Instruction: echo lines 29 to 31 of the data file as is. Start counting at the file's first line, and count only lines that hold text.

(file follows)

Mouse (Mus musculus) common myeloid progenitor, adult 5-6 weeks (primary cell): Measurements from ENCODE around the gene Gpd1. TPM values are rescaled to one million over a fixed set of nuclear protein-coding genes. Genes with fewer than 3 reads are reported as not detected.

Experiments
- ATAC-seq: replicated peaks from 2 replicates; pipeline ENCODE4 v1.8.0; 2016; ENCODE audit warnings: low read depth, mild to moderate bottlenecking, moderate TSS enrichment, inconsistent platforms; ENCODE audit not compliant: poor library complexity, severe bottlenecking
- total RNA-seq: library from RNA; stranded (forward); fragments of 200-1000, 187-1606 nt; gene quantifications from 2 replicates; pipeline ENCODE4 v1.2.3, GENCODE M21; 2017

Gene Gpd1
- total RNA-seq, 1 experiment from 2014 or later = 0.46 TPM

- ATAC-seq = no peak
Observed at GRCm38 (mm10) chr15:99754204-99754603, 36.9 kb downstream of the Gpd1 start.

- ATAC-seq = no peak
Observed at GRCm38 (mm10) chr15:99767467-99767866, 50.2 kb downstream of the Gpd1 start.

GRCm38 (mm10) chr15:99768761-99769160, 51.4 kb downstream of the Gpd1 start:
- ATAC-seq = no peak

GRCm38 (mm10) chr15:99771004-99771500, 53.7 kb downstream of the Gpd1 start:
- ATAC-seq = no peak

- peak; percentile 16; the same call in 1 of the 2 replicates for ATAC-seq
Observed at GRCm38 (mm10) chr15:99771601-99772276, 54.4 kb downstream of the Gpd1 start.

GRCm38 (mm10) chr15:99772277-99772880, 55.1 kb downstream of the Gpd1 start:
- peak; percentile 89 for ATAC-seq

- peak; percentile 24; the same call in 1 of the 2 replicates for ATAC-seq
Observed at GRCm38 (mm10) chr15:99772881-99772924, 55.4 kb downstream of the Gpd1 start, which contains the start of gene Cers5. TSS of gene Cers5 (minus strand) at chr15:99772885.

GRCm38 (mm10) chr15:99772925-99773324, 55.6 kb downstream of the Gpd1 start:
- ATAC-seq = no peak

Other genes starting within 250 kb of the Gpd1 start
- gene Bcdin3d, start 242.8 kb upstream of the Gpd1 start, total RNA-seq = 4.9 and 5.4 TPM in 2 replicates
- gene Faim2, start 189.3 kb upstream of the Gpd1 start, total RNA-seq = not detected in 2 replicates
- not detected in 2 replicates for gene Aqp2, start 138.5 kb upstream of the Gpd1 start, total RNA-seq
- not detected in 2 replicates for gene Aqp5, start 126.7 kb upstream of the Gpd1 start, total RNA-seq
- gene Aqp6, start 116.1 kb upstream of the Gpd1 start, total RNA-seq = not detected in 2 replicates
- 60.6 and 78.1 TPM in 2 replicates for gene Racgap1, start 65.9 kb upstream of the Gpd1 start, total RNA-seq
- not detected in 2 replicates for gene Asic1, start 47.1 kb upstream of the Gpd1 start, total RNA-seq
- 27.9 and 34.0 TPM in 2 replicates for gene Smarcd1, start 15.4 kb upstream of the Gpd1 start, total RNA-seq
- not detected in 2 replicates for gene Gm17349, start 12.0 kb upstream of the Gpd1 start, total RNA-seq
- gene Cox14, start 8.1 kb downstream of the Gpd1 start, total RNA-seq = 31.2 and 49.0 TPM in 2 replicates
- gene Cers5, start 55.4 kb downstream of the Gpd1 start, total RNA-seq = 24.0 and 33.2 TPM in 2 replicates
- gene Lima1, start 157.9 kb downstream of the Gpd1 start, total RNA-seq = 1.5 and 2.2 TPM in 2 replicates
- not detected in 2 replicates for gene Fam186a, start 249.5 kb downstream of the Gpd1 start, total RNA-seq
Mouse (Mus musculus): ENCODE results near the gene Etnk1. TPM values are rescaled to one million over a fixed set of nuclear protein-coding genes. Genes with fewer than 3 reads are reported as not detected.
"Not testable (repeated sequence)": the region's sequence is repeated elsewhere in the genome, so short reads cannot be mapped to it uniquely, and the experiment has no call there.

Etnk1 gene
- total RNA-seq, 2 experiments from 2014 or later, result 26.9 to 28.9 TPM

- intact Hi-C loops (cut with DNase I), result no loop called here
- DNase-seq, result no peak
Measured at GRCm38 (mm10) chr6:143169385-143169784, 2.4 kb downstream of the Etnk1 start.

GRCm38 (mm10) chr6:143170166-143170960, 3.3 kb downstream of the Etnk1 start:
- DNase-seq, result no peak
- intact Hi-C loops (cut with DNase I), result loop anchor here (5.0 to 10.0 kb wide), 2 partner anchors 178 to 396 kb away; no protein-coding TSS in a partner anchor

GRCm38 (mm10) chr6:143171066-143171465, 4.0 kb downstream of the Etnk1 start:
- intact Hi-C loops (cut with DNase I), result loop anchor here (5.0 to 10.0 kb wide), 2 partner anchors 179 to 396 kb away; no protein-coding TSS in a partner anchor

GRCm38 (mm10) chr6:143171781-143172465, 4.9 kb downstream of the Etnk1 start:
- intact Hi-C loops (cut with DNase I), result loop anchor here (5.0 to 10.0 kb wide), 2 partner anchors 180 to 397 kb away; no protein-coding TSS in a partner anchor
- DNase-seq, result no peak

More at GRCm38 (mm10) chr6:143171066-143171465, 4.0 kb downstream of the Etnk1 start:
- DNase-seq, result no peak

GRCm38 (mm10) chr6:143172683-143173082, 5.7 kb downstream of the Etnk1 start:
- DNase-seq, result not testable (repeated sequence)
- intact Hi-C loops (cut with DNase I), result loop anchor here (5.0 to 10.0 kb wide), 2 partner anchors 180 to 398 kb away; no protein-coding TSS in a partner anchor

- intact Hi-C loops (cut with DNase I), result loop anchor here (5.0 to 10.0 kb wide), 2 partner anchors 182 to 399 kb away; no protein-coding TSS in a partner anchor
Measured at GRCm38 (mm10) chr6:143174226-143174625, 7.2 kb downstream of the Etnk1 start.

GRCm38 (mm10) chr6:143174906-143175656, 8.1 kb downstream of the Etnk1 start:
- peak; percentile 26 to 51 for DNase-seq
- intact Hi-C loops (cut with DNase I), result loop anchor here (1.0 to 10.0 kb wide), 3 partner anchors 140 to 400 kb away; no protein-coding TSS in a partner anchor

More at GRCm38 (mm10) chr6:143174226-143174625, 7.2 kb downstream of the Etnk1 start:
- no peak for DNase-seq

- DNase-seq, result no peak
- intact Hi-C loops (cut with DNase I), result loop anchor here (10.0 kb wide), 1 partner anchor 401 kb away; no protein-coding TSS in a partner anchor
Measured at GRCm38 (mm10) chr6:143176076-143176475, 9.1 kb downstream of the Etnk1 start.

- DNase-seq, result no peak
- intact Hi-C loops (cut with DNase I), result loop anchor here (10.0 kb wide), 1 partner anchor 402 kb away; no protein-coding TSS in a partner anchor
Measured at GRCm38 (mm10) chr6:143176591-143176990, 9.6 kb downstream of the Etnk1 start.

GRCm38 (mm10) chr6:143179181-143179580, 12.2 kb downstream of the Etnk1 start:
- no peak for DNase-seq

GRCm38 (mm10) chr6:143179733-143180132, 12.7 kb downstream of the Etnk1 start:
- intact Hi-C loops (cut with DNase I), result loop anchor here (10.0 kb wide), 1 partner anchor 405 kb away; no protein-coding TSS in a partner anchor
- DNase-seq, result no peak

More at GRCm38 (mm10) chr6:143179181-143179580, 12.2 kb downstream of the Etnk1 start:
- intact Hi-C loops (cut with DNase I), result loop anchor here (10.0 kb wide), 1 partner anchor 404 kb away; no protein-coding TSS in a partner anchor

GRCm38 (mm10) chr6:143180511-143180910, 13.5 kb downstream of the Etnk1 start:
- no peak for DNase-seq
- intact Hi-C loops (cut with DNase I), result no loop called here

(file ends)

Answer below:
- 60.6 and 78.1 TPM in 2 replicates for gene Racgap1, start 65.9 kb upstream of the Gpd1 start, total RNA-seq
- not detected in 2 replicates for gene Asic1, start 47.1 kb upstream of the Gpd1 start, total RNA-seq
- 27.9 and 34.0 TPM in 2 replicates for gene Smarcd1, start 15.4 kb upstream of the Gpd1 start, total RNA-seq